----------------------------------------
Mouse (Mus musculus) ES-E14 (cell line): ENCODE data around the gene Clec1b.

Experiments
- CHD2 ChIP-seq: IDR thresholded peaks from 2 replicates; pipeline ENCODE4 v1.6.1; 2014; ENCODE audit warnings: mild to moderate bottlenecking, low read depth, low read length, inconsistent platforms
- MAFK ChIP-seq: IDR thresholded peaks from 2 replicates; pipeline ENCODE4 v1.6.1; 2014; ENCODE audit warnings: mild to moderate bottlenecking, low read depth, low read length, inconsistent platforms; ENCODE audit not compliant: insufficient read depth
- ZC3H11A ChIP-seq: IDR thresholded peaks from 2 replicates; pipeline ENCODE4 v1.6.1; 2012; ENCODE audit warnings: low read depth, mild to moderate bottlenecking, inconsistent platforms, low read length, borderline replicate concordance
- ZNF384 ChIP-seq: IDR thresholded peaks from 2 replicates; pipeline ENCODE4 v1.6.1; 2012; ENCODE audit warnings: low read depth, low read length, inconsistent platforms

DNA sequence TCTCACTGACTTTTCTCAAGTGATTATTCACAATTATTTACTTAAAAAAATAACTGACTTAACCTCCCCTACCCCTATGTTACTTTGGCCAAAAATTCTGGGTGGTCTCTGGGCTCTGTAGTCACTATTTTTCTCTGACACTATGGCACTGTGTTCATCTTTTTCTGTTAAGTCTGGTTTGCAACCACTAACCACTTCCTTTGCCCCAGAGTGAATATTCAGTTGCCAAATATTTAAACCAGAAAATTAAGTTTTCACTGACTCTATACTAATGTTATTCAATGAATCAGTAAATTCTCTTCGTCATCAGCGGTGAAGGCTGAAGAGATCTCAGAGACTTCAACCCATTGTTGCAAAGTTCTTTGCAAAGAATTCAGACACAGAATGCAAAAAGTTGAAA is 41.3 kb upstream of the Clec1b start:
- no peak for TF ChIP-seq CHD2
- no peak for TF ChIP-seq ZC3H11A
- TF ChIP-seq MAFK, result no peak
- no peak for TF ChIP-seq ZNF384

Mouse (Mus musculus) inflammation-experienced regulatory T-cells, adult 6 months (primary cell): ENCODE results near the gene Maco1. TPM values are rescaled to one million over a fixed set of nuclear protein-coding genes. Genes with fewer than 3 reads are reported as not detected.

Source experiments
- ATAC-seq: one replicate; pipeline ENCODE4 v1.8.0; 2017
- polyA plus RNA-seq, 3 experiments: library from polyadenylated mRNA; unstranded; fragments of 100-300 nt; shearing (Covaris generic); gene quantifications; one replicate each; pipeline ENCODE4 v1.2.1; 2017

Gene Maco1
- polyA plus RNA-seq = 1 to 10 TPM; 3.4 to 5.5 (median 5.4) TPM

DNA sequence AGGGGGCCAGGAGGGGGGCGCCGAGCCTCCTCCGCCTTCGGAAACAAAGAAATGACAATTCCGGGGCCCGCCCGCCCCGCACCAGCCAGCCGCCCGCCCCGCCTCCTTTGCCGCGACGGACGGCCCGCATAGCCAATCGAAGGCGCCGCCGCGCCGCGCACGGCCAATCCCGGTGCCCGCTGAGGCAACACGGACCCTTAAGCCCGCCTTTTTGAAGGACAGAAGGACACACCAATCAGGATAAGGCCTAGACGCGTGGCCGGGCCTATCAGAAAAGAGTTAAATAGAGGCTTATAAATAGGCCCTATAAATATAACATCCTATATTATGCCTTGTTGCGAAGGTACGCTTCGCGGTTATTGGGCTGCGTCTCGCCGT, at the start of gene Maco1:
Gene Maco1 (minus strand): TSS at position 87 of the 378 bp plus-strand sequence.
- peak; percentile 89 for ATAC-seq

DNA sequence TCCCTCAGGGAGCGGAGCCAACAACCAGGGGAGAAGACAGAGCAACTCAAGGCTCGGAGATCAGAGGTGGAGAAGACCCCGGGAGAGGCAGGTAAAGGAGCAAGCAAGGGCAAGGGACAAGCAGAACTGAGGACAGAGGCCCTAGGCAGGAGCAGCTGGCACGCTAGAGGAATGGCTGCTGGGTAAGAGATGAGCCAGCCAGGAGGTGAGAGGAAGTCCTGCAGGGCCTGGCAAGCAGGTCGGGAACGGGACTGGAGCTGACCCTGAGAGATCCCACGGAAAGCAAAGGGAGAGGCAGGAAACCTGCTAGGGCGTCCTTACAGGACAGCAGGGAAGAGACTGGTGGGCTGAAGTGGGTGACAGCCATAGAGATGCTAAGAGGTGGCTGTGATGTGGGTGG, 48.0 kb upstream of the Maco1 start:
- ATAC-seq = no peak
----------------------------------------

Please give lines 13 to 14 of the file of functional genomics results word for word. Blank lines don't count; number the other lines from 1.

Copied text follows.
Source experiments
- ATAC-seq: one replicate; pipeline ENCODE4 v1.8.0; 2017